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Arts of Europe

The MFAH collections of art created on the European continent encompass artistic styles across the time line of history, from the ancient world to the Middle Ages, and the Early Modern era to the 21st century.

 
 
 
Jean Prouvé
French, 1901 - 1984
Folding Chair
Designed c. 1924–28, made 1929
Tubular steel and linen canvas

40 1/4 x 17 1/2 x 18 5/8 inches

 
The Museum of Fine Arts, Houston

Gift of J. Brian and Varina Eby, by exchange

Arts of Europe
 
ABOUT

Jean Prouvé is one of the most important French designers of the pre- and post-World War II period. Trained as a craftsman in wrought iron, Prouvé was also an engineer. Although he never had any formal education as an architect, his career encompassed structural designs as well as furniture. Metal was Prouvé's preferred material: steel, iron, and aluminum provided the basis for his designs. In this manner, he was part of a circle of French architects and designers such as Le Corbusier, Pierre Jeanneret, Charlotte Perriand, and Robert Mallet-Stevens, all of whom experimented with the machine aesthetics and tensile strength of metal in their designs. Prouvé eventually established his own atelier for the production of furniture and components. Through this firm, he collaborated with contemporaries as well as fabricating his own work.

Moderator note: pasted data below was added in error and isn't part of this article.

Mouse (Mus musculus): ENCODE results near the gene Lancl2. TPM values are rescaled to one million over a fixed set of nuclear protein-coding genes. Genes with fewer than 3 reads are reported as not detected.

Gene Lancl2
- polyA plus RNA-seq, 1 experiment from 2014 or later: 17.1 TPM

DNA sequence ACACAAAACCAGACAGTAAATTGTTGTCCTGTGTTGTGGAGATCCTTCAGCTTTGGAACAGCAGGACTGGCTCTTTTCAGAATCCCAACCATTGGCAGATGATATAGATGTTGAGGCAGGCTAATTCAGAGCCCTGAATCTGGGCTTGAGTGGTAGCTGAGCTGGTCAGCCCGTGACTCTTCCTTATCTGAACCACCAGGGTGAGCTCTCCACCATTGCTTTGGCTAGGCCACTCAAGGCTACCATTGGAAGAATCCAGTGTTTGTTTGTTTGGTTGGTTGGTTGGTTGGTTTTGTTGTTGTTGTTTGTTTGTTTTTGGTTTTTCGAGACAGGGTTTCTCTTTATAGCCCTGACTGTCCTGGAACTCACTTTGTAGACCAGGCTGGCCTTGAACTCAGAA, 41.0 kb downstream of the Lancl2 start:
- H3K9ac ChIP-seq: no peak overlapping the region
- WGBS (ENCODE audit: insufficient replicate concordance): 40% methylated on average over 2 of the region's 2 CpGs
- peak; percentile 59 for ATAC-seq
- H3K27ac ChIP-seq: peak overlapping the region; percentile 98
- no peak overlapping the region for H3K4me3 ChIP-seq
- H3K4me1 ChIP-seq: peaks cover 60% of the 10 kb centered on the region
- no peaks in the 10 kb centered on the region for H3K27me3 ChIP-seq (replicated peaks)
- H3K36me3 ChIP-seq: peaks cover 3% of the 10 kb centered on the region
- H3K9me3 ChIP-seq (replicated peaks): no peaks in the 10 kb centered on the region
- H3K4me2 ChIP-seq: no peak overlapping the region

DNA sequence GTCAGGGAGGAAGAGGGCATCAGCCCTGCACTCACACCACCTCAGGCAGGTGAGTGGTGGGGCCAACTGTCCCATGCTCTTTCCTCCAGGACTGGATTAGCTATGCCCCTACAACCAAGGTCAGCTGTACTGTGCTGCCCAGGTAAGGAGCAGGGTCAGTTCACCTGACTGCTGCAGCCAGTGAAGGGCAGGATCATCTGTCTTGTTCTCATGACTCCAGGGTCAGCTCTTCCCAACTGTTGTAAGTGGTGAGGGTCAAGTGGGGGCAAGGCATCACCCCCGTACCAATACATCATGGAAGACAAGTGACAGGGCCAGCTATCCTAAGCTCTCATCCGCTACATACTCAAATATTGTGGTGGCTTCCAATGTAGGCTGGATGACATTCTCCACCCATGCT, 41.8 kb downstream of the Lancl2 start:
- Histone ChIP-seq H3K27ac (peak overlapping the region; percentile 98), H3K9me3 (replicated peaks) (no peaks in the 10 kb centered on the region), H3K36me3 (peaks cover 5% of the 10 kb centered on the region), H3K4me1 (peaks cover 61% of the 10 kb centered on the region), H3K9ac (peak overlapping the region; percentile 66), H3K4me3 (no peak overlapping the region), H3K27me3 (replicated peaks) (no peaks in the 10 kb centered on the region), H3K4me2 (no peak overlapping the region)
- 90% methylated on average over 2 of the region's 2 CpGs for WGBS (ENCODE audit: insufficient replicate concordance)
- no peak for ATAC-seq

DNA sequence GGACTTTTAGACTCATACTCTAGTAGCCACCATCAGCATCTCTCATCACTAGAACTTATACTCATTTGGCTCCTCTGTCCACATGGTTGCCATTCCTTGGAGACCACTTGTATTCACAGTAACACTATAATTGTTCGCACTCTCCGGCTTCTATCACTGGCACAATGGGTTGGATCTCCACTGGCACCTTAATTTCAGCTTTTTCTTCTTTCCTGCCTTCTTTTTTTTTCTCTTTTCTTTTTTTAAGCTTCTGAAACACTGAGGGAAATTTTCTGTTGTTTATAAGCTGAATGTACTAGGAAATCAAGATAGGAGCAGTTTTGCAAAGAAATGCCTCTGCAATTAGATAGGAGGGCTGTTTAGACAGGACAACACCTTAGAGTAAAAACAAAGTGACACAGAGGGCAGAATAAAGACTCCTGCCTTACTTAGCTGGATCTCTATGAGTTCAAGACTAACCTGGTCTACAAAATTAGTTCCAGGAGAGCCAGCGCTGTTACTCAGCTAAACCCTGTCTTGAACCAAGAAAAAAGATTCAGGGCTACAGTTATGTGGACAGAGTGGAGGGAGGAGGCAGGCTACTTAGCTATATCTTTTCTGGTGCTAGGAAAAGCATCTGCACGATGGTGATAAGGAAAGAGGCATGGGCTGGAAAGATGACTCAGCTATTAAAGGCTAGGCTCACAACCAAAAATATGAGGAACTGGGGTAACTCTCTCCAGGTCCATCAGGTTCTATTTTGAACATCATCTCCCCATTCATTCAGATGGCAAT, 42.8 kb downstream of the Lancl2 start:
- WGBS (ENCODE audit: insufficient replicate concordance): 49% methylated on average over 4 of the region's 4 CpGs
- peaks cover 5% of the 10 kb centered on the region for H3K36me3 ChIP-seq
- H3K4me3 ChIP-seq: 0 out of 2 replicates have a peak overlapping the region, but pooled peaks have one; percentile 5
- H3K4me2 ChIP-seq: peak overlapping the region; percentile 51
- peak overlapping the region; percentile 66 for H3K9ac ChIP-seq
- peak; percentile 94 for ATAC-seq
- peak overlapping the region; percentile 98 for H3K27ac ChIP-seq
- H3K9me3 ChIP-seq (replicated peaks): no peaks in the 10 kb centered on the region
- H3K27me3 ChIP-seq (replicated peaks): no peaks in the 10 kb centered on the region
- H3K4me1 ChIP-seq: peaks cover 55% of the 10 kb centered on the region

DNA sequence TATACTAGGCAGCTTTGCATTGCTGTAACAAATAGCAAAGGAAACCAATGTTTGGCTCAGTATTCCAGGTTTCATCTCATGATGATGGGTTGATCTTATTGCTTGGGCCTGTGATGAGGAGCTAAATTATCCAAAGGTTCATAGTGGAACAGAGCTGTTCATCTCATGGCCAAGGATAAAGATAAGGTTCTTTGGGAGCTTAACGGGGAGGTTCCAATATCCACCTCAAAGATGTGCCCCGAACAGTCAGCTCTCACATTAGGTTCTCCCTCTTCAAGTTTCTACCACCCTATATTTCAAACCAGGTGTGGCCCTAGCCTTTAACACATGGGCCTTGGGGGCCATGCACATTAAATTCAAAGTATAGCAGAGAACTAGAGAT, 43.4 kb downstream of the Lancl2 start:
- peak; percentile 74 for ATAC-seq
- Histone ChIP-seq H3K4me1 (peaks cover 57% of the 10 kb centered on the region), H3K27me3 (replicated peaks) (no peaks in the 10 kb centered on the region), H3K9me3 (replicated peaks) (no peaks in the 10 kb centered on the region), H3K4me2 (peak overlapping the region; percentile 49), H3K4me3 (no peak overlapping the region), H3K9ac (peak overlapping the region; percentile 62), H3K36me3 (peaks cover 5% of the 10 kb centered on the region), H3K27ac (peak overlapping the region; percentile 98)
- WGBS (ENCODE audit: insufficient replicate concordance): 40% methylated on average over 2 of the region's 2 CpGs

This Folding Chair is one of six that Prouvé created as a wedding present for his sister Marianne. The chairs were designed so that when not in use, they would nest together; their folded frames occupying a small space. This example is made of tubular steel, its individual elements hand-beaten—a direct tie back to Prouve's early training as a wrought-iron craftsman.